Google, Microsoft, others form group to expand Wi-Fi

Well-known cable and tech firms announce the formation of a coalition to expand access to Wi-Fi networks.

The Wi-Fi bottleneck. WifiForward

In response to the expansion of mobile technology and data-hungry consumers, a number of cable and technology companies have formed a coalition to expand access to Wi-Fi networks.

According to The Wall Street Journal, Comcast, Time Warner Cable, Charter Communications, Google, and Microsoft were announcing the new drive on Thursday.

Now confirmed, the 18 companies and groups involved in WifiForward also include Motorola, Best Buy, and the Consumer Electronics Association.

A mission statement describes the coalition as "ad hoc, broad-based group of companies, organizations and public sector institutions working to alleviate the Wi-Fi spectrum crunch and to support making Wi-Fi even better by finding more unlicensed spectrum." In addition, the alliance aims to protect and strengthen existing unlicensed spectrum designations, free up spectrum for unlicensed use at a variety of frequencies, and establish transparent and predictable unlicensed rules that encourage the growth and deployment of networks.

WifiForward will lobby the US government to free up additional spectrum resources that can be used to create new Wi-Fi networks, the allocation of which could lessen the burden on congested networks already under strain due to the expansion of mobile technology, data-hungry applications and both audio and video streaming.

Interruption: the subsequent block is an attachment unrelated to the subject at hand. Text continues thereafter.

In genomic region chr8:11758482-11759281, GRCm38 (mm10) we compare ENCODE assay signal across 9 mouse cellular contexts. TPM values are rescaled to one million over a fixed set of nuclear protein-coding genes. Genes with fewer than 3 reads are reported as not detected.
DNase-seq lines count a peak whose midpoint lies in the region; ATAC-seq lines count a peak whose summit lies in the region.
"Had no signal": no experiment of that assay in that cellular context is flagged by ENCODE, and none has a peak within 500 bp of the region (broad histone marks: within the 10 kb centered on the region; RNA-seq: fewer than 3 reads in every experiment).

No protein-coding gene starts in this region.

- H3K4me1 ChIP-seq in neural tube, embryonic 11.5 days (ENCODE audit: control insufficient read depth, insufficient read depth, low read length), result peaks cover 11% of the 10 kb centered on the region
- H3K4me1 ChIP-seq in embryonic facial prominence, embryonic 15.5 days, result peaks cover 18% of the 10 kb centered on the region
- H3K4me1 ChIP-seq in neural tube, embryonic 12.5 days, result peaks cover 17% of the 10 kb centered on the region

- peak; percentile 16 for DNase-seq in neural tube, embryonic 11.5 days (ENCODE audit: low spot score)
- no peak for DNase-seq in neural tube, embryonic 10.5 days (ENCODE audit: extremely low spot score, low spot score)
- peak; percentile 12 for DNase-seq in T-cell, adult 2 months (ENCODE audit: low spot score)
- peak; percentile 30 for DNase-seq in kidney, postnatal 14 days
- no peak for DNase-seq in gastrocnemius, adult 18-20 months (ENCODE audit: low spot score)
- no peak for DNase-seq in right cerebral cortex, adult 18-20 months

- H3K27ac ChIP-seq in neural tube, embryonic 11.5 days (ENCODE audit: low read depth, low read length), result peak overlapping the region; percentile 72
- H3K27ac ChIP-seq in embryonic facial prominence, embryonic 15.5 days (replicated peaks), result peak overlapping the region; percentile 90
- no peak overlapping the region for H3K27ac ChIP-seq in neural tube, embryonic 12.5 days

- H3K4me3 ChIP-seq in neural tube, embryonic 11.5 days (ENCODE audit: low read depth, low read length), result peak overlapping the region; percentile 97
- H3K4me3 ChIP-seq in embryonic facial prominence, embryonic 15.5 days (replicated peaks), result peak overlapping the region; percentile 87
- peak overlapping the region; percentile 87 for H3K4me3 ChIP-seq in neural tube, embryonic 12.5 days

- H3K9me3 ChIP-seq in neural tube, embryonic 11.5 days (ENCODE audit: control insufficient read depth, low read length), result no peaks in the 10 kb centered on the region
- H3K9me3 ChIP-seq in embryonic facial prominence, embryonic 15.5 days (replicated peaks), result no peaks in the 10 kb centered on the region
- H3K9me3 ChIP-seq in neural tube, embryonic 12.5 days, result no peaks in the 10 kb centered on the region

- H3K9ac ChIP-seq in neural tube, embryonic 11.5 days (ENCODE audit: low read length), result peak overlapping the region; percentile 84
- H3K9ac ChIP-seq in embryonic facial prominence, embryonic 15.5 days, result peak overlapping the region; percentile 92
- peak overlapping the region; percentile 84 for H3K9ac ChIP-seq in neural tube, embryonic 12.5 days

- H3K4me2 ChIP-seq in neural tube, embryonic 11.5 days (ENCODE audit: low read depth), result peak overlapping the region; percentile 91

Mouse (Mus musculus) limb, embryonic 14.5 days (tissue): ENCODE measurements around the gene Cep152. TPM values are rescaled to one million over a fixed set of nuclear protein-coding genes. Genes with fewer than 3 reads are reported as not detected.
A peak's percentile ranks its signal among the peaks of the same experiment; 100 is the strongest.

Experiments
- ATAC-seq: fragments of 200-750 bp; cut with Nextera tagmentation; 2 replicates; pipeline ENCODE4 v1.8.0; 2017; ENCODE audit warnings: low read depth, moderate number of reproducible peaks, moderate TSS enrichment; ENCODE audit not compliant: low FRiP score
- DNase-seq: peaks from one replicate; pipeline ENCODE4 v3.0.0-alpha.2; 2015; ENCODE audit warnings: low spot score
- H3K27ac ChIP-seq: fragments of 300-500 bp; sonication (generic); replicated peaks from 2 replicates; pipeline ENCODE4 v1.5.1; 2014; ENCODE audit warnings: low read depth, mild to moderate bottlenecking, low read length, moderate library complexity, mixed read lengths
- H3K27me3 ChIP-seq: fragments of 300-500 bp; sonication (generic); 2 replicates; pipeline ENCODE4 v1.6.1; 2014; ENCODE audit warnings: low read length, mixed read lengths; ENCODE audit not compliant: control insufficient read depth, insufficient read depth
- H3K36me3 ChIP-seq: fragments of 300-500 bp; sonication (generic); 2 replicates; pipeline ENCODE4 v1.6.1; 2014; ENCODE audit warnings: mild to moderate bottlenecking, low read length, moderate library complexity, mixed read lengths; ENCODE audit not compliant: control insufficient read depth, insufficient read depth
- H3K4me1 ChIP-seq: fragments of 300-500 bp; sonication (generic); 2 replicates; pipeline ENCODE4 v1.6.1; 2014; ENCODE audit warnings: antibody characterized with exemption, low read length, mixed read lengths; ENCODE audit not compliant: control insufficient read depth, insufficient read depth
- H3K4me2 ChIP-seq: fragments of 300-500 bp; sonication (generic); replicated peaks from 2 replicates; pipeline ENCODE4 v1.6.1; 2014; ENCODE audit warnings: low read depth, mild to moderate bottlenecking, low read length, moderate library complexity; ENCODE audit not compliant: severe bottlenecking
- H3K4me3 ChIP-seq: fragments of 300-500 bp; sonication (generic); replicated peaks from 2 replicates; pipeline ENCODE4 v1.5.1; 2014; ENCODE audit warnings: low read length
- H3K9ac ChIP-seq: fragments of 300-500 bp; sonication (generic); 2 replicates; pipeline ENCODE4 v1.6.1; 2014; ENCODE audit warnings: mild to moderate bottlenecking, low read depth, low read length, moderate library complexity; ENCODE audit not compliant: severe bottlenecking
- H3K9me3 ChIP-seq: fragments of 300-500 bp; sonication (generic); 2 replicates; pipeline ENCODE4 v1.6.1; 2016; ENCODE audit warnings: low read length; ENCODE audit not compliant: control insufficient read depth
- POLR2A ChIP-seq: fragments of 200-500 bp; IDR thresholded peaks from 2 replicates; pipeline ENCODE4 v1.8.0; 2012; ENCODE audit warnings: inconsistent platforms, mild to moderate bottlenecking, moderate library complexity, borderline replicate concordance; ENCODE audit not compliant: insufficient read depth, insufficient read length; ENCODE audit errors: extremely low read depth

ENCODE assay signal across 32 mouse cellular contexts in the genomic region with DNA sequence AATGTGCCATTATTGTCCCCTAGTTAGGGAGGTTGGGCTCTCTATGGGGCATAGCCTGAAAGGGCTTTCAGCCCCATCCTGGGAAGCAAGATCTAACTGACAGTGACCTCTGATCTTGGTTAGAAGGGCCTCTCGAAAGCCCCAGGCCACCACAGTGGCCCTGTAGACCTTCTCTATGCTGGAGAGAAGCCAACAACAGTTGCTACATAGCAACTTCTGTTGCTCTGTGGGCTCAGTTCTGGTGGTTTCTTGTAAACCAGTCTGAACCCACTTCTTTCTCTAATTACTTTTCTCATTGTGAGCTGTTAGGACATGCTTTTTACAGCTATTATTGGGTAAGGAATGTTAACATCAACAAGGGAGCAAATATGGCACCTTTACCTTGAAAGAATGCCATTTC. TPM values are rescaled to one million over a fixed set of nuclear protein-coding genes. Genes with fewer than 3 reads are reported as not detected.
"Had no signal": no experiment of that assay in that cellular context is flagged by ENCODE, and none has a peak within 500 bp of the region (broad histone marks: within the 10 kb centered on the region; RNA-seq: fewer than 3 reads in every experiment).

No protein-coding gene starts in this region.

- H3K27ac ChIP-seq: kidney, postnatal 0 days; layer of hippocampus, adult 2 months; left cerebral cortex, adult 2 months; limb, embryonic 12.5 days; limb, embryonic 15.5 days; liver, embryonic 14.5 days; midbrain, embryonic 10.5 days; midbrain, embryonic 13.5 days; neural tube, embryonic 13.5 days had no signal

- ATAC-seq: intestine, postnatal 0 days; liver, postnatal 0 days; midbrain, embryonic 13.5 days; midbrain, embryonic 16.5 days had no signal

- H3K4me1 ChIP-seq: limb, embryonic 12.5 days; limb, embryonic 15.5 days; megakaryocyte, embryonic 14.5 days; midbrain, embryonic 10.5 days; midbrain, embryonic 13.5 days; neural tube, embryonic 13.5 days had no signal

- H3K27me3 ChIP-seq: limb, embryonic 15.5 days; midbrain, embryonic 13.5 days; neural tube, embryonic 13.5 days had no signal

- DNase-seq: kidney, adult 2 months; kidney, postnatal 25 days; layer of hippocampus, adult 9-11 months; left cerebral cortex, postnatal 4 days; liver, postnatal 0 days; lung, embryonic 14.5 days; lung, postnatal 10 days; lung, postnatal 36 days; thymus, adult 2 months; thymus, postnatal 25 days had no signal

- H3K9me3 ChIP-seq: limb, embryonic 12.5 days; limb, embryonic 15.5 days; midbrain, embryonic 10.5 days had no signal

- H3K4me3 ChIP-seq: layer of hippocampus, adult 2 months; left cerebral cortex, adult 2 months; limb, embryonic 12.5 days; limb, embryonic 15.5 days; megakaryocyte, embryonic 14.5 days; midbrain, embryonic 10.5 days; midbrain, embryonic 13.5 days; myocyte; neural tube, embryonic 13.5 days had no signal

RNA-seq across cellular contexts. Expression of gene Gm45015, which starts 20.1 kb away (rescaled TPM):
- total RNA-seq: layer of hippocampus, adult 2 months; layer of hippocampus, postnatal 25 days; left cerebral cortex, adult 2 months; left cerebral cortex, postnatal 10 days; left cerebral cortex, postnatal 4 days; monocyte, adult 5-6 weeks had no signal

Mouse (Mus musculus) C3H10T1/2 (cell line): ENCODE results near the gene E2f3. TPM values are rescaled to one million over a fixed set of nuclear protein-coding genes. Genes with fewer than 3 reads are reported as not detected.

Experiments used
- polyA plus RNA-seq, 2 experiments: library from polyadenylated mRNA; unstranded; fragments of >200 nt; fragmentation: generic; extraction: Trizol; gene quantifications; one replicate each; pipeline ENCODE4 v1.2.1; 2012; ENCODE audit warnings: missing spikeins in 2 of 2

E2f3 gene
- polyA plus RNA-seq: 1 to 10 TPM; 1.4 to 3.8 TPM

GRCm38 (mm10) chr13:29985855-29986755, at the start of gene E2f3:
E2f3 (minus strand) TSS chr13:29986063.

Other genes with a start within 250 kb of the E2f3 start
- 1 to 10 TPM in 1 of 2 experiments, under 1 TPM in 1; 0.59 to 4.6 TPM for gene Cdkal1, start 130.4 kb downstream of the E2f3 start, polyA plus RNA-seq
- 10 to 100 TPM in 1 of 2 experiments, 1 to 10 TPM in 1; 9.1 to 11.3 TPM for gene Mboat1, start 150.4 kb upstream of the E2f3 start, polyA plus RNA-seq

According to Cisco, about 57 percent of all mobile data traffic in the United States is carried over Wi-Fi, and users consume roughly 1.4GB of data per month. However, the tech firm predicts that by 2018, 64 percent of mobile traffic will be supported by Wi-Fi and data consumption will increase to 9GB a month.

Improving Wi-Fi access makes sense for companies such as Google and Microsoft, as they rely on spectrum for their cloud-based and Web services. Google, for example, believes that improving speeds of networks will bolster software as a service in the future, and to this end is researching ways to boost data transmission speeds to 10Gbps.

The announcement of the coalition comes in as Comcast revealed plans to acquire Time Warner Cable for $45.2 billion through a stock swap. It is unknown if this acquisition will have any effect on Time Warner Cable as a partner within WifiForward.

This story posted originally as "Microsoft, Google, Comcast among supporters for Wi-Fi access expansion" on ZDNet.

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About the author

    Charlie Osborne writes for ZDNet, SmartPlanet, and CNET. She is based in London and is a freelance journalist, designer, and photographer.

     

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